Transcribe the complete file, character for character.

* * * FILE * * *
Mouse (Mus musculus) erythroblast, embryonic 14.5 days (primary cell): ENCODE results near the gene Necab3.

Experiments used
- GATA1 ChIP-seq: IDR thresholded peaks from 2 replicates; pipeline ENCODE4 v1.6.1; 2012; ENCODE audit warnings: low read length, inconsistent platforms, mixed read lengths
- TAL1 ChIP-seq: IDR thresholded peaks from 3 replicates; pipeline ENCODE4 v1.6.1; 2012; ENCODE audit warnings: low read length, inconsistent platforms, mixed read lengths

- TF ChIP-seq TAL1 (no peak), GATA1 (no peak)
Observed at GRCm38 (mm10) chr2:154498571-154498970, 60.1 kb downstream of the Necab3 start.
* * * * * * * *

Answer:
Mouse (Mus musculus) erythroblast, embryonic 14.5 days (primary cell): ENCODE results near the gene Necab3.

Experiments used
- GATA1 ChIP-seq: IDR thresholded peaks from 2 replicates; pipeline ENCODE4 v1.6.1; 2012; ENCODE audit warnings: low read length, inconsistent platforms, mixed read lengths
- TAL1 ChIP-seq: IDR thresholded peaks from 3 replicates; pipeline ENCODE4 v1.6.1; 2012; ENCODE audit warnings: low read length, inconsistent platforms, mixed read lengths

- TF ChIP-seq TAL1 (no peak), GATA1 (no peak)
Observed at GRCm38 (mm10) chr2:154498571-154498970, 60.1 kb downstream of the Necab3 start.